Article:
Is it unimportant just because we are not talking about it?
I was recently asked for comments about the value of increased bisection bandwidth in computer clusters for high performance computing. That got me thinking that the architecture of most internet news/comment infrastructures is built around “engagement” — effectively amplifying signals that are already strong and damping those that do not meet an interest threshold. While that approach certainly has a role, as a scientist it is also important for me to take note of topics that might be important, but which are currently generating little content. Bisection bandwidth of clustered computers seems to be one such topic….
Some notes relevant to the history of the discussion of bisection bandwidth in High Performance Computing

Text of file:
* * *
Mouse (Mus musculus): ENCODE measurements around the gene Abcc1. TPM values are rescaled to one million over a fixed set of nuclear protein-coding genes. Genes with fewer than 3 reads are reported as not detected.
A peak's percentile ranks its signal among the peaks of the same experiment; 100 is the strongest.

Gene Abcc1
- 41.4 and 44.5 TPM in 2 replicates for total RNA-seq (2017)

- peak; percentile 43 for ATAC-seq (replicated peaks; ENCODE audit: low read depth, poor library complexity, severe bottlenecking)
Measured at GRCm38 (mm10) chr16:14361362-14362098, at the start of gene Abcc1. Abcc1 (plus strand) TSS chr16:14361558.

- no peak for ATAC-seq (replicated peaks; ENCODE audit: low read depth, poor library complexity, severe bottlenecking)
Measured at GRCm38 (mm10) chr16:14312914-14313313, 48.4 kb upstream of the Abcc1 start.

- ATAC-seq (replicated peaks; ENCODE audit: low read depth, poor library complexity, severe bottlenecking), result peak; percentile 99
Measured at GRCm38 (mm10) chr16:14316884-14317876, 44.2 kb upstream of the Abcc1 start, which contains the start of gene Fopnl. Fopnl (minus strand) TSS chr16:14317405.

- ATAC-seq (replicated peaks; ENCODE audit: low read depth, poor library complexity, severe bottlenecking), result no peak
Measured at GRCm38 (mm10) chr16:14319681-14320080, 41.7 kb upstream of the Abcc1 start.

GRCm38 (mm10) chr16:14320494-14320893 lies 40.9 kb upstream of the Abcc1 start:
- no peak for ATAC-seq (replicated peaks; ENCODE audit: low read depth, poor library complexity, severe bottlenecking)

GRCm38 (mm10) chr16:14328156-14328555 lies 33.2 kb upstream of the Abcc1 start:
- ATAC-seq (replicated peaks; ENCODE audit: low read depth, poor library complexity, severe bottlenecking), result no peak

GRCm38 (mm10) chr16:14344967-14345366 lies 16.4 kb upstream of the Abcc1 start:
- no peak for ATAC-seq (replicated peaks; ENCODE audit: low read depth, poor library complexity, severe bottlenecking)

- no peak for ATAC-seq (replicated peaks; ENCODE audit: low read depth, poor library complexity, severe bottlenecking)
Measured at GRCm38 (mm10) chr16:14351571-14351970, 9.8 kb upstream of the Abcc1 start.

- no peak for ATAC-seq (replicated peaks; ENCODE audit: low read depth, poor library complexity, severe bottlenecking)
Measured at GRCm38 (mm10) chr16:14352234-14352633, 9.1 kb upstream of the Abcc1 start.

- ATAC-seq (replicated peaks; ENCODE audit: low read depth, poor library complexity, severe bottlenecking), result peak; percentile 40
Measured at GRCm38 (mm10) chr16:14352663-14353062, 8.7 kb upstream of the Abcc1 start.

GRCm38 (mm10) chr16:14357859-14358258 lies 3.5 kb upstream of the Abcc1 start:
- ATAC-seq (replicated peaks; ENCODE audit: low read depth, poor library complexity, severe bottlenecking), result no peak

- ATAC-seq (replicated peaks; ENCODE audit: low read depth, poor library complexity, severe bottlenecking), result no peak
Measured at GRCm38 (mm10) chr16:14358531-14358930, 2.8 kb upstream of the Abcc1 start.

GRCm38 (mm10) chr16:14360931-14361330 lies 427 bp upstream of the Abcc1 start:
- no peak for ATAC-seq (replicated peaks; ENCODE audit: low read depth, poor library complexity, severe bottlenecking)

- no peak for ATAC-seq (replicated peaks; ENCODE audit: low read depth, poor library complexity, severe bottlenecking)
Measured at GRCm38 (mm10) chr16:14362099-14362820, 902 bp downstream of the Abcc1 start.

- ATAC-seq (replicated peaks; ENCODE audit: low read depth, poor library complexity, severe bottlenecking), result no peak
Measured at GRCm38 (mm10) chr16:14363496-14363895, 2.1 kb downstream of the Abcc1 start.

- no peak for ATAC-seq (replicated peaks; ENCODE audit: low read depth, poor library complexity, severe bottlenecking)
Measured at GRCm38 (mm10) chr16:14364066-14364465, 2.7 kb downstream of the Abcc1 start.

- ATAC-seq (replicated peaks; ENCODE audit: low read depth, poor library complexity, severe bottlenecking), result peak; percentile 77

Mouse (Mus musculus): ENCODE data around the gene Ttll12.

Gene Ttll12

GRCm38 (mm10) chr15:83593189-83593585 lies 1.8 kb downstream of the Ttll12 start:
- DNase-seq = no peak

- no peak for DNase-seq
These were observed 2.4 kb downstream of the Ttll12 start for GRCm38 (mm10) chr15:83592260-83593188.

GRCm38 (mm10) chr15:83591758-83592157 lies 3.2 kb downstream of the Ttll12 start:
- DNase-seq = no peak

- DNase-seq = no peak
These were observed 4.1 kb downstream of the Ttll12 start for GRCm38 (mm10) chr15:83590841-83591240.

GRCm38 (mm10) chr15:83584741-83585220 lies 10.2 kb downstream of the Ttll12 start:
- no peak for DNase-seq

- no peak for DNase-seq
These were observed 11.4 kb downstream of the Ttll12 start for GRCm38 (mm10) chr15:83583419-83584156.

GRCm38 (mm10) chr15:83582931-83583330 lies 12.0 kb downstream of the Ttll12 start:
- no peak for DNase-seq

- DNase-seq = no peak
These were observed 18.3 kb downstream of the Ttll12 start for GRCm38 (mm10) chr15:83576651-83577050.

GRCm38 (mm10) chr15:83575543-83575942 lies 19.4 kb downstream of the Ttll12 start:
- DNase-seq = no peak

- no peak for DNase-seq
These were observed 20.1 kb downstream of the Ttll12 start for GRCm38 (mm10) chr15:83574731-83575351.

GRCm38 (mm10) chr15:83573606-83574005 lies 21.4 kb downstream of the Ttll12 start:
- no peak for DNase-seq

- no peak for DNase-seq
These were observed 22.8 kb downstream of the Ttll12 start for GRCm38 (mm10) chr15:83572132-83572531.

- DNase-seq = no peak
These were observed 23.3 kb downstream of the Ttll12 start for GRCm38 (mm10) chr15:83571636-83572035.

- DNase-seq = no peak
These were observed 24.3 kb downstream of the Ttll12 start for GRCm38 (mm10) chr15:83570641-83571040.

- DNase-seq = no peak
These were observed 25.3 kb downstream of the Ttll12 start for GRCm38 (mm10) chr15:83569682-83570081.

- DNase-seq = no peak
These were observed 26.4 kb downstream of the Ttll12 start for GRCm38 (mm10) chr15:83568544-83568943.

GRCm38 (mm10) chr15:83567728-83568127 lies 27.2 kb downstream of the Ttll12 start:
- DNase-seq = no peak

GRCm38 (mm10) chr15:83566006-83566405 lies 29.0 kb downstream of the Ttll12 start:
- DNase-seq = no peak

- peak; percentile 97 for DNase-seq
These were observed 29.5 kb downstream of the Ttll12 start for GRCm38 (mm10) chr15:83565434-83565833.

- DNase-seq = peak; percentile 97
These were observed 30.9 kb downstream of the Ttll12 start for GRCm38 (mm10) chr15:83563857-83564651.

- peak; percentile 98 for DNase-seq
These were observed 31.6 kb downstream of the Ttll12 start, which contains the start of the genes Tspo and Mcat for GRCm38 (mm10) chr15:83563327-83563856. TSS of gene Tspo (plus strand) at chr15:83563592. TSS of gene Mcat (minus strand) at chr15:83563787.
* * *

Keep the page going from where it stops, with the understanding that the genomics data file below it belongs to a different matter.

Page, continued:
There has not been a lot of recent discussion of high-bisection-bandwidth computers, but this was a topic that came up frequently in the late 1990’s and early 2000’s. A good reference is the 2002 Report on High End Computing for the National Security Community, which I participated in as the representative of IBM (ref 1). The section starting on page 35 (“Systems, Architecture, Programmability, and Components Working Group”) discusses two approaches to “supercomputing” – one focusing on aggregating cost-effective peak performance (the “type T” (Transistor) systems), and the other focusing on providing the tightest integration and interconnect performance (“type C” (Communication) systems). A major influence on this distinction was Burton Smith, founder of Tera Computer Company and developer of the Tera MTA system. The Tera MTA was a unique architecture with no caches, with memory distributed/interleaved/hashed across the entire system, and with processors designed to tolerate the memory latency and to effectively synchronize on memory accesses (using “full/empty” metadata bits in the memory).